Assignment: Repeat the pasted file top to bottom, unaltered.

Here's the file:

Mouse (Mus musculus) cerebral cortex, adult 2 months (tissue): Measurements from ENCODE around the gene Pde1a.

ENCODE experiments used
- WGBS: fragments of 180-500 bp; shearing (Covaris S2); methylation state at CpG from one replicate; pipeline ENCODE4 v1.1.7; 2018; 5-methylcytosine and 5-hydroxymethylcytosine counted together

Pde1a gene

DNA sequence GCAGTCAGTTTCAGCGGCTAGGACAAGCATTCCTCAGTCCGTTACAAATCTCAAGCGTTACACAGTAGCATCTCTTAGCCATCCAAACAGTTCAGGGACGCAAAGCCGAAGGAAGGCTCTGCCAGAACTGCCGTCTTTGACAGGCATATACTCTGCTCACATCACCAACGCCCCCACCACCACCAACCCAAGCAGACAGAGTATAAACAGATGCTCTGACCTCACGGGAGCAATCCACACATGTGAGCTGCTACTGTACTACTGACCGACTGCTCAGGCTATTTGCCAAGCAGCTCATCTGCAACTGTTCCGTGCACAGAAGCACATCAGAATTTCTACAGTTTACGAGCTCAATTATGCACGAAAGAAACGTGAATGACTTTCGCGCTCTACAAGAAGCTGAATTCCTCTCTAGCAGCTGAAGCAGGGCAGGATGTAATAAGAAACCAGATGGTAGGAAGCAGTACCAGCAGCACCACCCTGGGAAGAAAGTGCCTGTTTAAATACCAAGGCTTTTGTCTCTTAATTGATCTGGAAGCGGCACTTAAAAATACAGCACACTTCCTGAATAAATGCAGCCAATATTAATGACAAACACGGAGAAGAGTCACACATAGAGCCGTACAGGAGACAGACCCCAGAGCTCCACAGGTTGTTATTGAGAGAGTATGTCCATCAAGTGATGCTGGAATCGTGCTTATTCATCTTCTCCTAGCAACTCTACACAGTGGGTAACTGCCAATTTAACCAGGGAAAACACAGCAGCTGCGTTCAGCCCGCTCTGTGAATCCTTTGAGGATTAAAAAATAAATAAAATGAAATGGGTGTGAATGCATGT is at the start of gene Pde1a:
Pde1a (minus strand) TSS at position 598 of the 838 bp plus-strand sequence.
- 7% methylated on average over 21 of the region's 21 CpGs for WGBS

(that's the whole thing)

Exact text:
Mouse (Mus musculus) cerebral cortex, adult 2 months (tissue): Measurements from ENCODE around the gene Pde1a.

ENCODE experiments used
- WGBS: fragments of 180-500 bp; shearing (Covaris S2); methylation state at CpG from one replicate; pipeline ENCODE4 v1.1.7; 2018; 5-methylcytosine and 5-hydroxymethylcytosine counted together

Pde1a gene

DNA sequence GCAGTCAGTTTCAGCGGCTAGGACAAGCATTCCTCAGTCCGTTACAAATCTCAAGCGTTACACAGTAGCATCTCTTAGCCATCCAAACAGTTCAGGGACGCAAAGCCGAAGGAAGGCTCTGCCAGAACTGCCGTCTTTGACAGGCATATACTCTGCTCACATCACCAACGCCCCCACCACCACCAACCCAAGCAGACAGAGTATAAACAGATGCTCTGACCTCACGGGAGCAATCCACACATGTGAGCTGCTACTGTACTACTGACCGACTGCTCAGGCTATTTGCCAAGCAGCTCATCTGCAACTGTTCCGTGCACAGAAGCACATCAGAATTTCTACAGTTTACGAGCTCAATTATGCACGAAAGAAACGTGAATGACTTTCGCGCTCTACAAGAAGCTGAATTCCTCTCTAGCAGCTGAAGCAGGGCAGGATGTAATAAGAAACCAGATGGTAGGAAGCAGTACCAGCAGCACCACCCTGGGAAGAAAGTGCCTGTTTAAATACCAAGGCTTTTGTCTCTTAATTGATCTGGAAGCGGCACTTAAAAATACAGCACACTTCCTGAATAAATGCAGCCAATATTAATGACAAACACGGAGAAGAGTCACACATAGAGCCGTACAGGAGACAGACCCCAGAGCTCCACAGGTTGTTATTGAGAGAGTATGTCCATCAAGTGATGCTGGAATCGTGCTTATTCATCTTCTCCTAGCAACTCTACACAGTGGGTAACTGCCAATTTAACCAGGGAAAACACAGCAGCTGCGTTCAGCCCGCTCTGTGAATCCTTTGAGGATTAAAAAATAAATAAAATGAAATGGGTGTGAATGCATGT is at the start of gene Pde1a:
Pde1a (minus strand) TSS at position 598 of the 838 bp plus-strand sequence.
- 7% methylated on average over 21 of the region's 21 CpGs for WGBS